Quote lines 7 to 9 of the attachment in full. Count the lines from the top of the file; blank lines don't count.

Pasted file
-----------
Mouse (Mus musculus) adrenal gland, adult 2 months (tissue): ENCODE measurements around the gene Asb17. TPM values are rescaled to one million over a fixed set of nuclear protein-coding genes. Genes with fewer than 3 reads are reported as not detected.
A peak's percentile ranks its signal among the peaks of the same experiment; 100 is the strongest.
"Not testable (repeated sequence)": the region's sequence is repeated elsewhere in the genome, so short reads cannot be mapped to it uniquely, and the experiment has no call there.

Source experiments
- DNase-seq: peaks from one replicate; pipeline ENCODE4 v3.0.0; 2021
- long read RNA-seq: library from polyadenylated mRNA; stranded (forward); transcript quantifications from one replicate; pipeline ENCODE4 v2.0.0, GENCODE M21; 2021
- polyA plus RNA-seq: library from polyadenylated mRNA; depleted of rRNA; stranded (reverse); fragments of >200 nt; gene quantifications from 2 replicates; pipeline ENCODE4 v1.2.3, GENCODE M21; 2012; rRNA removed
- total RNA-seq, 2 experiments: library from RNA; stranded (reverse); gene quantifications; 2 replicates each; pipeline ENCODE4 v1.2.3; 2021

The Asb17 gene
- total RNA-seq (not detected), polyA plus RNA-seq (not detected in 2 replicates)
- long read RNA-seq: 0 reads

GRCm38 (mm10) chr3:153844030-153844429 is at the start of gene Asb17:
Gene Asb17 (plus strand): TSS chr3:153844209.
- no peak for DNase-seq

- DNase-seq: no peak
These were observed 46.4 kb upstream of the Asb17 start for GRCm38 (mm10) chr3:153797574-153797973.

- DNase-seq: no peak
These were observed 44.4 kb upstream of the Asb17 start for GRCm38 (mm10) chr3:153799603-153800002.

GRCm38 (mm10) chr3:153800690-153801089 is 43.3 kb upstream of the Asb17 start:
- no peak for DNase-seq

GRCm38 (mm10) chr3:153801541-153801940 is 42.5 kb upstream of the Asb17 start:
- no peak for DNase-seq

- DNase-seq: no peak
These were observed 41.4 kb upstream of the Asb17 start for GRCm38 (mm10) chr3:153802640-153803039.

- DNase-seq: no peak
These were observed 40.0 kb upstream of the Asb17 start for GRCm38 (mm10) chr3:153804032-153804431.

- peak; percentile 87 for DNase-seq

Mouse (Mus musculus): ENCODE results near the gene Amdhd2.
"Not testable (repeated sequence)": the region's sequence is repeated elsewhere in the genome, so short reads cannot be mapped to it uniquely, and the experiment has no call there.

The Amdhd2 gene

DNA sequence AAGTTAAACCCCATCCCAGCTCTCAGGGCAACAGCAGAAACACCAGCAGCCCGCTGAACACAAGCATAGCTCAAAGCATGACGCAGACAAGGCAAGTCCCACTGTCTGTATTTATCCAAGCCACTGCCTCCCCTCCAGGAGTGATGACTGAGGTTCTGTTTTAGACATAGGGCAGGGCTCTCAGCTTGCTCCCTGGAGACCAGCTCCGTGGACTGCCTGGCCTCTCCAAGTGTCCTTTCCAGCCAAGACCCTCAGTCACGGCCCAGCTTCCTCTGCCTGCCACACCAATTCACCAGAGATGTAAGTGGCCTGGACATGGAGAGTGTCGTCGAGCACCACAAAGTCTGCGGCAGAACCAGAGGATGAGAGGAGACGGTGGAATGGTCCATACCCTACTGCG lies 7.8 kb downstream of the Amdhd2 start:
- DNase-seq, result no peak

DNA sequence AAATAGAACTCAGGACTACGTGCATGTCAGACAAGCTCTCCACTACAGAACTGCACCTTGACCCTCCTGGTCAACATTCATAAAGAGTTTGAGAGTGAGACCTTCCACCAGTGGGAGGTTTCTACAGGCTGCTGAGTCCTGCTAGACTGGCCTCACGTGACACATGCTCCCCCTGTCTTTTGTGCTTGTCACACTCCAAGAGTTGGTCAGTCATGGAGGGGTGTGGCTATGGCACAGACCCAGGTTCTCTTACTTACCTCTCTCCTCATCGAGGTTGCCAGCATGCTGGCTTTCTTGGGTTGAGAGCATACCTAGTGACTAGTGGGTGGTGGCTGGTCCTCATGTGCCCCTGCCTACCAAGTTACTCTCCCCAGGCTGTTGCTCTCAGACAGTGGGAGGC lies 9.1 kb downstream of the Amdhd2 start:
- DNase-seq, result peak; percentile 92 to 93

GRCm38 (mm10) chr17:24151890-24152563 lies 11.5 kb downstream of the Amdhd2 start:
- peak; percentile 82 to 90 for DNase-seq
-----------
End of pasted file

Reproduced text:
- polyA plus RNA-seq: library from polyadenylated mRNA; depleted of rRNA; stranded (reverse); fragments of >200 nt; gene quantifications from 2 replicates; pipeline ENCODE4 v1.2.3, GENCODE M21; 2012; rRNA removed
- total RNA-seq, 2 experiments: library from RNA; stranded (reverse); gene quantifications; 2 replicates each; pipeline ENCODE4 v1.2.3; 2021

The Asb17 gene